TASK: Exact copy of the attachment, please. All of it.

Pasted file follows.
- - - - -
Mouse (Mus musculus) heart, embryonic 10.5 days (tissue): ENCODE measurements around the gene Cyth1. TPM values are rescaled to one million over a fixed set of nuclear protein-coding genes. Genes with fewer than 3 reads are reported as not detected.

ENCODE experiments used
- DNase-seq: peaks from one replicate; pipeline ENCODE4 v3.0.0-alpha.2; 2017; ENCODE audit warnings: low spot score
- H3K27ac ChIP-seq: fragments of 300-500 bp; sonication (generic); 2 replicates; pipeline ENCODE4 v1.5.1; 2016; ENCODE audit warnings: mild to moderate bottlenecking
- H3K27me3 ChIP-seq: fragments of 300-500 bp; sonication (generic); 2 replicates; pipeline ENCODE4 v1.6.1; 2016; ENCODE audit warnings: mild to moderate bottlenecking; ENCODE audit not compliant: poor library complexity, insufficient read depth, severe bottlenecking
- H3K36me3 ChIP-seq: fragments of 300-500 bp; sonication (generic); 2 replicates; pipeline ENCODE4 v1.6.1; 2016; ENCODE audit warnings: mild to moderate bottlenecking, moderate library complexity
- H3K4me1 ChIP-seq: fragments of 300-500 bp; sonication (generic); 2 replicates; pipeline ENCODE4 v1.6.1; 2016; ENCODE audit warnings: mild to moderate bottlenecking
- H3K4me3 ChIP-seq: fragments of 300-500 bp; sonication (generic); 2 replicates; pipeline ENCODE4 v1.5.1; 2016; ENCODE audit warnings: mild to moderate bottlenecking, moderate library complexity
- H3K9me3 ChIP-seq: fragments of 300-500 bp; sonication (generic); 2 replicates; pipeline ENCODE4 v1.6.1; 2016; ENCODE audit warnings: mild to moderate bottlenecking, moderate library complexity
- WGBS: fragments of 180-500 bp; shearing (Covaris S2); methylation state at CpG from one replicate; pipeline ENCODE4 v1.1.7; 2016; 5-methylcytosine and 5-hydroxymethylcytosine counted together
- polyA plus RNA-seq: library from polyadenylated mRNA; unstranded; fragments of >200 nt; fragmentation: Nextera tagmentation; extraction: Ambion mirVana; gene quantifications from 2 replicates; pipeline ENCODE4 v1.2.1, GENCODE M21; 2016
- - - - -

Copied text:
Mouse (Mus musculus) heart, embryonic 10.5 days (tissue): ENCODE measurements around the gene Cyth1. TPM values are rescaled to one million over a fixed set of nuclear protein-coding genes. Genes with fewer than 3 reads are reported as not detected.

ENCODE experiments used
- DNase-seq: peaks from one replicate; pipeline ENCODE4 v3.0.0-alpha.2; 2017; ENCODE audit warnings: low spot score
- H3K27ac ChIP-seq: fragments of 300-500 bp; sonication (generic); 2 replicates; pipeline ENCODE4 v1.5.1; 2016; ENCODE audit warnings: mild to moderate bottlenecking
- H3K27me3 ChIP-seq: fragments of 300-500 bp; sonication (generic); 2 replicates; pipeline ENCODE4 v1.6.1; 2016; ENCODE audit warnings: mild to moderate bottlenecking; ENCODE audit not compliant: poor library complexity, insufficient read depth, severe bottlenecking
- H3K36me3 ChIP-seq: fragments of 300-500 bp; sonication (generic); 2 replicates; pipeline ENCODE4 v1.6.1; 2016; ENCODE audit warnings: mild to moderate bottlenecking, moderate library complexity
- H3K4me1 ChIP-seq: fragments of 300-500 bp; sonication (generic); 2 replicates; pipeline ENCODE4 v1.6.1; 2016; ENCODE audit warnings: mild to moderate bottlenecking
- H3K4me3 ChIP-seq: fragments of 300-500 bp; sonication (generic); 2 replicates; pipeline ENCODE4 v1.5.1; 2016; ENCODE audit warnings: mild to moderate bottlenecking, moderate library complexity
- H3K9me3 ChIP-seq: fragments of 300-500 bp; sonication (generic); 2 replicates; pipeline ENCODE4 v1.6.1; 2016; ENCODE audit warnings: mild to moderate bottlenecking, moderate library complexity
- WGBS: fragments of 180-500 bp; shearing (Covaris S2); methylation state at CpG from one replicate; pipeline ENCODE4 v1.1.7; 2016; 5-methylcytosine and 5-hydroxymethylcytosine counted together
- polyA plus RNA-seq: library from polyadenylated mRNA; unstranded; fragments of >200 nt; fragmentation: Nextera tagmentation; extraction: Ambion mirVana; gene quantifications from 2 replicates; pipeline ENCODE4 v1.2.1, GENCODE M21; 2016